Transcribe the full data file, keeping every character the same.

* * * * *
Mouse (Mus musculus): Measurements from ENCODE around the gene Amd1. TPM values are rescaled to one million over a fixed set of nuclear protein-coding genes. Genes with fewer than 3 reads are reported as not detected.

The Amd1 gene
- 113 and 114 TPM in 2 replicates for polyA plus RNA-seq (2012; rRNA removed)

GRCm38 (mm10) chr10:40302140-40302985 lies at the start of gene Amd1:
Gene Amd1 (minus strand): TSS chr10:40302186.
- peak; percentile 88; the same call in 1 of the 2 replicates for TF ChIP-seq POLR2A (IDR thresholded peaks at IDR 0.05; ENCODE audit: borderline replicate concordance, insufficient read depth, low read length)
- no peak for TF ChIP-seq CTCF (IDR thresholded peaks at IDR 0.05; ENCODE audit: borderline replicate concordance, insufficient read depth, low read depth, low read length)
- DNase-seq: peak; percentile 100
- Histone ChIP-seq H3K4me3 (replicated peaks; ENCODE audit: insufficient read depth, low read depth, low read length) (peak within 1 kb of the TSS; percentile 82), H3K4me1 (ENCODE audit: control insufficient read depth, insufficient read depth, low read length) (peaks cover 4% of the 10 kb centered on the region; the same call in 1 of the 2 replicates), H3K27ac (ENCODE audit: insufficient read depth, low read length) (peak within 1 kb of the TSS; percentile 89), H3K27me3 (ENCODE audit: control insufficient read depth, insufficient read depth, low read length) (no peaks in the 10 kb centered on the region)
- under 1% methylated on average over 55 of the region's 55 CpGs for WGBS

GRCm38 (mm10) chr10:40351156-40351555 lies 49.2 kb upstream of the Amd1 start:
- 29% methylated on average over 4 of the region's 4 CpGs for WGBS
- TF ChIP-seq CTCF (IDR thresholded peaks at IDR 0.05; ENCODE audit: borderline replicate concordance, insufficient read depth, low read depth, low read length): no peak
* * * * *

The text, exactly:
Mouse (Mus musculus): Measurements from ENCODE around the gene Amd1. TPM values are rescaled to one million over a fixed set of nuclear protein-coding genes. Genes with fewer than 3 reads are reported as not detected.

The Amd1 gene
- 113 and 114 TPM in 2 replicates for polyA plus RNA-seq (2012; rRNA removed)

GRCm38 (mm10) chr10:40302140-40302985 lies at the start of gene Amd1:
Gene Amd1 (minus strand): TSS chr10:40302186.
- peak; percentile 88; the same call in 1 of the 2 replicates for TF ChIP-seq POLR2A (IDR thresholded peaks at IDR 0.05; ENCODE audit: borderline replicate concordance, insufficient read depth, low read length)
- no peak for TF ChIP-seq CTCF (IDR thresholded peaks at IDR 0.05; ENCODE audit: borderline replicate concordance, insufficient read depth, low read depth, low read length)
- DNase-seq: peak; percentile 100
- Histone ChIP-seq H3K4me3 (replicated peaks; ENCODE audit: insufficient read depth, low read depth, low read length) (peak within 1 kb of the TSS; percentile 82), H3K4me1 (ENCODE audit: control insufficient read depth, insufficient read depth, low read length) (peaks cover 4% of the 10 kb centered on the region; the same call in 1 of the 2 replicates), H3K27ac (ENCODE audit: insufficient read depth, low read length) (peak within 1 kb of the TSS; percentile 89), H3K27me3 (ENCODE audit: control insufficient read depth, insufficient read depth, low read length) (no peaks in the 10 kb centered on the region)
- under 1% methylated on average over 55 of the region's 55 CpGs for WGBS

GRCm38 (mm10) chr10:40351156-40351555 lies 49.2 kb upstream of the Amd1 start:
- 29% methylated on average over 4 of the region's 4 CpGs for WGBS
- TF ChIP-seq CTCF (IDR thresholded peaks at IDR 0.05; ENCODE audit: borderline replicate concordance, insufficient read depth, low read depth, low read length): no peak